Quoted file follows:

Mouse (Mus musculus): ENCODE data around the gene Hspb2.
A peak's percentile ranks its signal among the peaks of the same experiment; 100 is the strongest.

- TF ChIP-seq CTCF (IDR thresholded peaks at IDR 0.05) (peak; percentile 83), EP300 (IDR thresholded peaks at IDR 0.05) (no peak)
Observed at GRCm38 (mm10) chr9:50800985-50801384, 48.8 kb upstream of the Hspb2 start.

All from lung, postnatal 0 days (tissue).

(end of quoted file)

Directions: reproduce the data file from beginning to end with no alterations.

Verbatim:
Mouse (Mus musculus): ENCODE data around the gene Hspb2.
A peak's percentile ranks its signal among the peaks of the same experiment; 100 is the strongest.

- TF ChIP-seq CTCF (IDR thresholded peaks at IDR 0.05) (peak; percentile 83), EP300 (IDR thresholded peaks at IDR 0.05) (no peak)
Observed at GRCm38 (mm10) chr9:50800985-50801384, 48.8 kb upstream of the Hspb2 start.

All from lung, postnatal 0 days (tissue).